One of the best parts of my job as a sports dietitian is sifting through new products for endurance athletes and evaluating their claims as facts or fiction. Since most products fall into the “bogus” category, imagine my delight to see coconut water touted as “an all-natural, super-hydrating, nutrient-packed, potassium-stacked, mega-electrolyte” sports drink.
Why? Because most of that statement is true. Coconut water, which is the clear liquid that sloshes around inside a coconut, really is high in potassium. One cup provides about 500 mg of potassium along with reasonable amounts of sodium and magnesium, and smaller amounts of phosphorous an vitamin C. Natural sugars give it a mildly sweet taste and there’s no fat or cholesterol.
It’s no wonder that numerous beverage companies now sell coconut water in bottles and cans, touting it as a “natural” sports drink.
But like many other nutrition products, what starts off as a great idea, ends up as another fad that quickly fades into oblivion before you know it.
One of the problems with bottled or canned coconut water is that they don’t always contain what they say they contain. According to a recent product review by ConsumerLab.com, an independent testing company, two out of the three products they tested had significantly less sodium than what their labels claimed they had.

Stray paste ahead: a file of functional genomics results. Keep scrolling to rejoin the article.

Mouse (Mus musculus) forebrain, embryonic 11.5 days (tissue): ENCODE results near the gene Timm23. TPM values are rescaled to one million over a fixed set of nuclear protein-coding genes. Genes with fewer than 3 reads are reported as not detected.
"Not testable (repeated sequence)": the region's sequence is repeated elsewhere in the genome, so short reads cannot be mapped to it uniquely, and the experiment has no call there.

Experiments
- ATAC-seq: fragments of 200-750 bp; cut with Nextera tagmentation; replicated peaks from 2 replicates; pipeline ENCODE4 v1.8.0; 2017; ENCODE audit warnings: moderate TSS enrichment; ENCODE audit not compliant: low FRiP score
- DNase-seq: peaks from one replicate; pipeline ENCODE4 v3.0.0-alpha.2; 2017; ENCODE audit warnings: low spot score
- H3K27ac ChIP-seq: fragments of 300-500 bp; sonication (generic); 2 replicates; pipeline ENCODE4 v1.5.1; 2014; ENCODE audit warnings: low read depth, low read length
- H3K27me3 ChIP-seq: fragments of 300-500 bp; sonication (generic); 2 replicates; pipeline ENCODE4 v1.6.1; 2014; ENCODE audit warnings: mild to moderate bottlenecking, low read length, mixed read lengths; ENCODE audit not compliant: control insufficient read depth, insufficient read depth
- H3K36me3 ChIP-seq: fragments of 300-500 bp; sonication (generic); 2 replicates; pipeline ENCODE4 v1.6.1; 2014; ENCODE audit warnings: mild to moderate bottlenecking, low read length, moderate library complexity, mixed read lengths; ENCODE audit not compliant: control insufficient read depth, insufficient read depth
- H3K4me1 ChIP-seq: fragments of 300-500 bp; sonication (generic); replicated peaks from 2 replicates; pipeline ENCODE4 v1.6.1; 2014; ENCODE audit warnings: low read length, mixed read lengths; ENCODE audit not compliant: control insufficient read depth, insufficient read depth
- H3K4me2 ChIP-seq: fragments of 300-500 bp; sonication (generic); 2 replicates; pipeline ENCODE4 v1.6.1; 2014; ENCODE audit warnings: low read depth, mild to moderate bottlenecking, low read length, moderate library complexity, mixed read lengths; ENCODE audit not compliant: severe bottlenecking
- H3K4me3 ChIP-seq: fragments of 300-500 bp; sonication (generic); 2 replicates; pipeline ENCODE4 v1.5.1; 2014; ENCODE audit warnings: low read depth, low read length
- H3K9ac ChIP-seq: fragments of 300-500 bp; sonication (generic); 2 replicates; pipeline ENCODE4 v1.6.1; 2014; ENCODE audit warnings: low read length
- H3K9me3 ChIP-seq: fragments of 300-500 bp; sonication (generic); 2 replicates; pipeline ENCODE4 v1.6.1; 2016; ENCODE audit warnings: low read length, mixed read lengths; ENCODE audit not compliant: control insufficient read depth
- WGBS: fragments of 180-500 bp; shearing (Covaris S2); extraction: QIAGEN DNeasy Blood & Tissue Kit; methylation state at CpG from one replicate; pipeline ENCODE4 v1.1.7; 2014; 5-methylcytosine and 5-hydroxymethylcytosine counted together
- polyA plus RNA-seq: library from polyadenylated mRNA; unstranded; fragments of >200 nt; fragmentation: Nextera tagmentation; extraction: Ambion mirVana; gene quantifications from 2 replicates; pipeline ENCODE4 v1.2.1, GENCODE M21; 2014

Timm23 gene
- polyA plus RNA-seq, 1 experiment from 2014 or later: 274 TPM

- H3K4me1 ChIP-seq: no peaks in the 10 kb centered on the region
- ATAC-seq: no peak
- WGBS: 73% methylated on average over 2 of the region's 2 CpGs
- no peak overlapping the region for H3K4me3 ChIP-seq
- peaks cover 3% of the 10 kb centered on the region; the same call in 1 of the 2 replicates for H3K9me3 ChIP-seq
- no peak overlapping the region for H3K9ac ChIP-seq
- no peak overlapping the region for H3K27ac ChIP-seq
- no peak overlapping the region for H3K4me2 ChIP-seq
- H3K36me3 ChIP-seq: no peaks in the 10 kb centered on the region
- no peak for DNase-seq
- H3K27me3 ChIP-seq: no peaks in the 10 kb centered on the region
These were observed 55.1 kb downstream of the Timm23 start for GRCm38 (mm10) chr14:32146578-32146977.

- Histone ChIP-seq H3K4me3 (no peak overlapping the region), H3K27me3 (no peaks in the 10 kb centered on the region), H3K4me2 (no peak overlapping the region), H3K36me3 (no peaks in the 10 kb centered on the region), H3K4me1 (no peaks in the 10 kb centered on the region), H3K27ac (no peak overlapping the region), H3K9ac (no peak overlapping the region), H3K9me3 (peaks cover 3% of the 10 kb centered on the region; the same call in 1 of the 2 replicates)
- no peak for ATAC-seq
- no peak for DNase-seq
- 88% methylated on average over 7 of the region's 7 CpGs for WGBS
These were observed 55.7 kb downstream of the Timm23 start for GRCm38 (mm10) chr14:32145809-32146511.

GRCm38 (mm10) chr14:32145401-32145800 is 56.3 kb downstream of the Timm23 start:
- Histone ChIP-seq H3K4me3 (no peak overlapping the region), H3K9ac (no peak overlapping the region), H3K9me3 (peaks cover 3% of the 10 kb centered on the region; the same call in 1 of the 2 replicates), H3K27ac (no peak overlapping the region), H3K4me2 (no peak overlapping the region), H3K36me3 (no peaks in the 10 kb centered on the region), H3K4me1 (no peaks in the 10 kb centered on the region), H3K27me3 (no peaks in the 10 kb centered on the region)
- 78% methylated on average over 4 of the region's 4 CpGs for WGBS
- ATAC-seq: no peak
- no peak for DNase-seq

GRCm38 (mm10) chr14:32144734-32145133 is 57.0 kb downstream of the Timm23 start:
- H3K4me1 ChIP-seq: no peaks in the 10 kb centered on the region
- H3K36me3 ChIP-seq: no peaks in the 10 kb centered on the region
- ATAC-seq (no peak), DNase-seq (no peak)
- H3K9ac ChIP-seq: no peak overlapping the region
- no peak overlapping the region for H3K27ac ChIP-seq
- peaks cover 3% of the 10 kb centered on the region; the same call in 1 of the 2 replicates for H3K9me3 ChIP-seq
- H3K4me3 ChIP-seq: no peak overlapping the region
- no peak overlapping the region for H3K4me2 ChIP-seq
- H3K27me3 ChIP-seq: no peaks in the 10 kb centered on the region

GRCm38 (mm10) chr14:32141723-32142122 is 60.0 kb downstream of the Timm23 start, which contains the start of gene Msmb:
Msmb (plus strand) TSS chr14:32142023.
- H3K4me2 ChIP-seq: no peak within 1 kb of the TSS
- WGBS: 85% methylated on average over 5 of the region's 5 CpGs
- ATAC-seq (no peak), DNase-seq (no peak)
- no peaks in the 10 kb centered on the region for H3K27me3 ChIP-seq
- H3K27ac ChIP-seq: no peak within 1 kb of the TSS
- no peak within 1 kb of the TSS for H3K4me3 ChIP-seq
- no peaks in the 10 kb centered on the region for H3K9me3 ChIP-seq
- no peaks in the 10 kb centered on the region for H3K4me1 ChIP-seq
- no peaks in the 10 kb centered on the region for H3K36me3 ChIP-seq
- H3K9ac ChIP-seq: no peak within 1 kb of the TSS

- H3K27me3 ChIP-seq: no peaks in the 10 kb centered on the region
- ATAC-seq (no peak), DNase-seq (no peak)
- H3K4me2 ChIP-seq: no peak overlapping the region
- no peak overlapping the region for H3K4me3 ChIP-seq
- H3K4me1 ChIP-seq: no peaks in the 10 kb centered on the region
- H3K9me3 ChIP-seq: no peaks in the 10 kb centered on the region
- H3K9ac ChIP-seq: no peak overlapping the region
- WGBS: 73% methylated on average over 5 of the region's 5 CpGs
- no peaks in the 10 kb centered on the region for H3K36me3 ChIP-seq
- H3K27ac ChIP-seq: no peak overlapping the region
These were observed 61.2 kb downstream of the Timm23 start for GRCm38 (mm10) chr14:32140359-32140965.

This is important because the primary electrolyte we lose in our sweat is sodium; we lose far more sodium than potassium when we sweat and it needs to be replaced in long endurance events.
One package of O.N.E. Coconut Water had only 11 mg of sodium, much less than the 60 mg stated on the label and a whole lot less than the recommended 240 mg per serving it would need to be called a good sport drink.
Another problem with coconut water is that it produces a mild laxative effect in some users, most likely due to it’s high magnesium content. Obviously this is not what you want in the middle of a long training bout or race!
Lastly, coconut water is expensive. A 414 mL bottle of Zico Natural Cocounut Water is $2.50, a pricey way to get the same nutrients you’d get in a glass of orange juice.
Bottom line? Coconut water is a much healthier alternative to soda pop or sweetened fruit drinks but it is not an effective sports drink because of the low sodium and higher magnesium content. In this case, it’s better to make your own sports drink or stick to the preformulated, “tried and true” products, like Gatorade or Powerade (for events longer than 90 mins) and of course, plain old water for shorter events. Drink up!